Kansas lawmakers are just beginning the job of reviewing and modifying Gov. Sam Brownback’s tax and budget plan.
The governor’s proposal slows scheduled income tax cuts and reduces spending to help fill a budget shortfall. Republican state Sen. Ty Masterson chairs that chamber’s budget committee. He says after revenue collections came up short of predictions, it’s prudent to adjust the tax cuts.
“We had the largest revenue estimation miss in the history of the state, and so now you just have to reevaluate. The purpose is still the right purpose,” says Masterson.
Kansas Governor Sam Brownback addressed a wide array of issues in his ambitious State of the State address. On this edition of Up To Date, three Kansas lawmakers give their reactions to the governor's speech.
Rep. Tom Burroughs (D), House Minority Leader, District 33.
In his first State of the State address since being re-elected, Kansas Gov. Sam Brownback said Thursday night that his efforts to fight poverty and reform Medicaid have been a success and outlined a controversial second-term agenda.
The Associated Press reports that a federal grand jury is investigating loans to Kansas Gov. Sam Brownback’s re-election campaign.
The loans in question were most likely from Kansas Lt. Gov. Jeff Colyer. Colyer loaned the Brownback campaign half a million dollars three separate times, always just before a campaign finance report was due. On at least two occasions the campaign paid the money back days later.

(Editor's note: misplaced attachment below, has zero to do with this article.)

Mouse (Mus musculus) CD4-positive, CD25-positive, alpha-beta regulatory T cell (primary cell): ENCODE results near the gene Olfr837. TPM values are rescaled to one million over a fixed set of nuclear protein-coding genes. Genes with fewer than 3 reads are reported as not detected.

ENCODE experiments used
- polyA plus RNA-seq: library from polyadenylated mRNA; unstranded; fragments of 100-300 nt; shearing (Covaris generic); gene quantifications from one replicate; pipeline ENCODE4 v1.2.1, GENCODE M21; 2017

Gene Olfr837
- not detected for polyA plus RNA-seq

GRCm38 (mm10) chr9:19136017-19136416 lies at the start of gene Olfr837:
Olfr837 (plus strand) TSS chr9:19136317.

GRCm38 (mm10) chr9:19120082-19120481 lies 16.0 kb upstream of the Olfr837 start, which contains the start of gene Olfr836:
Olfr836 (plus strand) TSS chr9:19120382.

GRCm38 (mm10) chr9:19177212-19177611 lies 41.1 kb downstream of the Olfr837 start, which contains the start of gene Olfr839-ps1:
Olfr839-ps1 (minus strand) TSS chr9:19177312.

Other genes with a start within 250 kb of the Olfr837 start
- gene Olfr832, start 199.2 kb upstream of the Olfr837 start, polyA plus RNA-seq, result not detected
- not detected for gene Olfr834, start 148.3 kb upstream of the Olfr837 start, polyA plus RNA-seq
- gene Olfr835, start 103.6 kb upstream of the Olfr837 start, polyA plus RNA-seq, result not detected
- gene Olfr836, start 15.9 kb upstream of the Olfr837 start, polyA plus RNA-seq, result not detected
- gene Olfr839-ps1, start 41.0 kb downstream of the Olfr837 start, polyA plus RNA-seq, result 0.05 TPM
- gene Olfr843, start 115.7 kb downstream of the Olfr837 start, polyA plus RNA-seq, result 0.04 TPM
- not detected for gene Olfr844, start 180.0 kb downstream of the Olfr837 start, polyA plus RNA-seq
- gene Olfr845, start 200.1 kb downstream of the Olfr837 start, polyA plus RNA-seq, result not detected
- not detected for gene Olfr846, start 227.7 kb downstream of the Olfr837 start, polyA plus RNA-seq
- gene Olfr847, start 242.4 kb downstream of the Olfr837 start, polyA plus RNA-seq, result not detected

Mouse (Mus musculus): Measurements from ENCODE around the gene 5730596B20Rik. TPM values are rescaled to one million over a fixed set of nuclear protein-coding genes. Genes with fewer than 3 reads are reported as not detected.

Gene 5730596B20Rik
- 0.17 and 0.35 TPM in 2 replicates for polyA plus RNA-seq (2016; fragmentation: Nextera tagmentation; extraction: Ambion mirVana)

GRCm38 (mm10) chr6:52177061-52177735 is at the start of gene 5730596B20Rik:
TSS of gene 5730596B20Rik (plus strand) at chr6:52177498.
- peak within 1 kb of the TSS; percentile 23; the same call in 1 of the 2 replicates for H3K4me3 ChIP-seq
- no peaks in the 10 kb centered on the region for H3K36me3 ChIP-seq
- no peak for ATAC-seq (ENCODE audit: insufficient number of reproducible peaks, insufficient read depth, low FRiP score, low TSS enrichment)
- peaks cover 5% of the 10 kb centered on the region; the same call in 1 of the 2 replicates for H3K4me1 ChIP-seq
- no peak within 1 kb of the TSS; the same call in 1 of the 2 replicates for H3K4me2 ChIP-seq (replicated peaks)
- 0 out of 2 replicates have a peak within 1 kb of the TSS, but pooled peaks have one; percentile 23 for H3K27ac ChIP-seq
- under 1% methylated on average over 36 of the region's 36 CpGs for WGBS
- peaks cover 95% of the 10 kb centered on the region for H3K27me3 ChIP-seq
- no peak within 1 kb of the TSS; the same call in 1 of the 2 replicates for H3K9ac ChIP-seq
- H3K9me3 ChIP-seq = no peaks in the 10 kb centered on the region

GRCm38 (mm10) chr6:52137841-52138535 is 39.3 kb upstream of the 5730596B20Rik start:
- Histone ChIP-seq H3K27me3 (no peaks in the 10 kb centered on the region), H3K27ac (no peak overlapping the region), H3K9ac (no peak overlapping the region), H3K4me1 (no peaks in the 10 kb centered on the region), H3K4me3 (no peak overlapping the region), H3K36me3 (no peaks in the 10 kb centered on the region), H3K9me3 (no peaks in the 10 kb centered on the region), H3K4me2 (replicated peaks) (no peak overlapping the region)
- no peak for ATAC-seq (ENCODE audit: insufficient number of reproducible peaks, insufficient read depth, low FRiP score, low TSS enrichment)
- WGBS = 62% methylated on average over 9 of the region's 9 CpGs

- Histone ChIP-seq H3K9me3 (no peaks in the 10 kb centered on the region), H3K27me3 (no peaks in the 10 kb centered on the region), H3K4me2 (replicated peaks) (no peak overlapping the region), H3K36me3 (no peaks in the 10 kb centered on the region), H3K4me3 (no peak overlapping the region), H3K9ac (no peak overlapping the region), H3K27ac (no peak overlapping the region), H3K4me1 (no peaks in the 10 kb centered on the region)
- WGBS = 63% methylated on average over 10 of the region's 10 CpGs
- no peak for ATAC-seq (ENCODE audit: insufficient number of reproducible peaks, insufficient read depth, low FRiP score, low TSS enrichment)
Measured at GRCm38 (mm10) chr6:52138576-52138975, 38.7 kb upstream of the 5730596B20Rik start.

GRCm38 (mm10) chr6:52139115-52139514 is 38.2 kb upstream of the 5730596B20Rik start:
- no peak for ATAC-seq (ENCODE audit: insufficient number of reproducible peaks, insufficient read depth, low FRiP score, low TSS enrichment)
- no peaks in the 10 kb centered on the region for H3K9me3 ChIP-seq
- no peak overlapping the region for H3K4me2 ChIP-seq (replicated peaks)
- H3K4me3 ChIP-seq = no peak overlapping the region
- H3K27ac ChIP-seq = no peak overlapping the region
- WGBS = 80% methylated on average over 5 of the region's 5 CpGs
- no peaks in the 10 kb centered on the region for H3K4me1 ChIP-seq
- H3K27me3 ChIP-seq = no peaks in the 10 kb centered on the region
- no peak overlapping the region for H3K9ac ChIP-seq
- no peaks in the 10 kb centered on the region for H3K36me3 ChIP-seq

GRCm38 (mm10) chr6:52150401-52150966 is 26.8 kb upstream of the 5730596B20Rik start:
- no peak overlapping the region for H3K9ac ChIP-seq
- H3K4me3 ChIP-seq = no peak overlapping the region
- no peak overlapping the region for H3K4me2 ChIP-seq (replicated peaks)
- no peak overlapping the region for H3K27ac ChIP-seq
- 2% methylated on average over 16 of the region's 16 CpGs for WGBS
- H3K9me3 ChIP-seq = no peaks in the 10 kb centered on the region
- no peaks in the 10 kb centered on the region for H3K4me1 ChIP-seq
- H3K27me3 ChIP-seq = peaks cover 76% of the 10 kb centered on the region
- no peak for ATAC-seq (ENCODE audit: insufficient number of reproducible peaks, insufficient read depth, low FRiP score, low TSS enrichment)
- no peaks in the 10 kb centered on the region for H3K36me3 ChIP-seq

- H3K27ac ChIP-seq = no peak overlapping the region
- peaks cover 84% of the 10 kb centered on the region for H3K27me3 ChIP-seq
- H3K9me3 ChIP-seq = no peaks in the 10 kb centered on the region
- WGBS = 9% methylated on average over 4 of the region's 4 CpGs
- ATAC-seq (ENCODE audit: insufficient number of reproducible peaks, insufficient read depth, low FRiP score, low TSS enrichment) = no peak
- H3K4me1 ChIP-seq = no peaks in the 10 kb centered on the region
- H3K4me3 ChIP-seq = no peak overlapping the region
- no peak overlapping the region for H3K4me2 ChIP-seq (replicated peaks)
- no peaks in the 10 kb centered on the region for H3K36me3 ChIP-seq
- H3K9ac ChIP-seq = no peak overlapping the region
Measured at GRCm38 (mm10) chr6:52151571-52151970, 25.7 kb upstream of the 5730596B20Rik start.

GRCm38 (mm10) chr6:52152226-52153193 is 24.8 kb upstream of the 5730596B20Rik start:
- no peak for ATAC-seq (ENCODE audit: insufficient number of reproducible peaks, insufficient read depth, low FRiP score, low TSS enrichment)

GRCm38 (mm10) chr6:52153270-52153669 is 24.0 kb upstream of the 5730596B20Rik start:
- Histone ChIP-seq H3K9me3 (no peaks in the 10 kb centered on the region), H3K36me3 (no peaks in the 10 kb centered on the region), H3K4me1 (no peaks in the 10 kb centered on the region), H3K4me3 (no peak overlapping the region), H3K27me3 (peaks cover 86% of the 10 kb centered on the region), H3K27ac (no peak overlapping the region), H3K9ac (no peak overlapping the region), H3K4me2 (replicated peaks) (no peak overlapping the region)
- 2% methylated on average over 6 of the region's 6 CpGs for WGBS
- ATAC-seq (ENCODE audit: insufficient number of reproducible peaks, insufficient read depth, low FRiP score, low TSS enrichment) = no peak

There are some high-profile issues that Kansas lawmakers will address in the upcoming legislative session, including filling a budget hole. But there are always other issues that rise to the surface and attract attention when lawmakers are in Topeka.
Kansas Governor Sam Brownback says he’ll be pushing anti-poverty legislation in the coming session, and he also expects work on long-term water policy.
A spokesperson for the Kansas Department for Children and Families says the agency plans to heed Gov. Sam Brownback’s call for cutting $3.9 million from its fiscal year 2015 budget by delaying a planned upgrade of its computer system.
The savings should cover “almost all of our anticipated FY 2015 reduction,” DCF spokesperson Theresa Freed said in an email, referring to the state’s current fiscal year, which ends June 30, 2015.
Delaying the upgrade, she said, will have “no impact” on the department’s services for at-risk children and low-income families.
While Kansas had other high profile campaigns in 2014, the race for U.S. Senate in Kansas was so unusual that it attracted a lot of attention. Political staffers and experts weighed in Thursday on that and the governor’s race as part of a panel by the Dole Institute of Politics at the University of Kansas.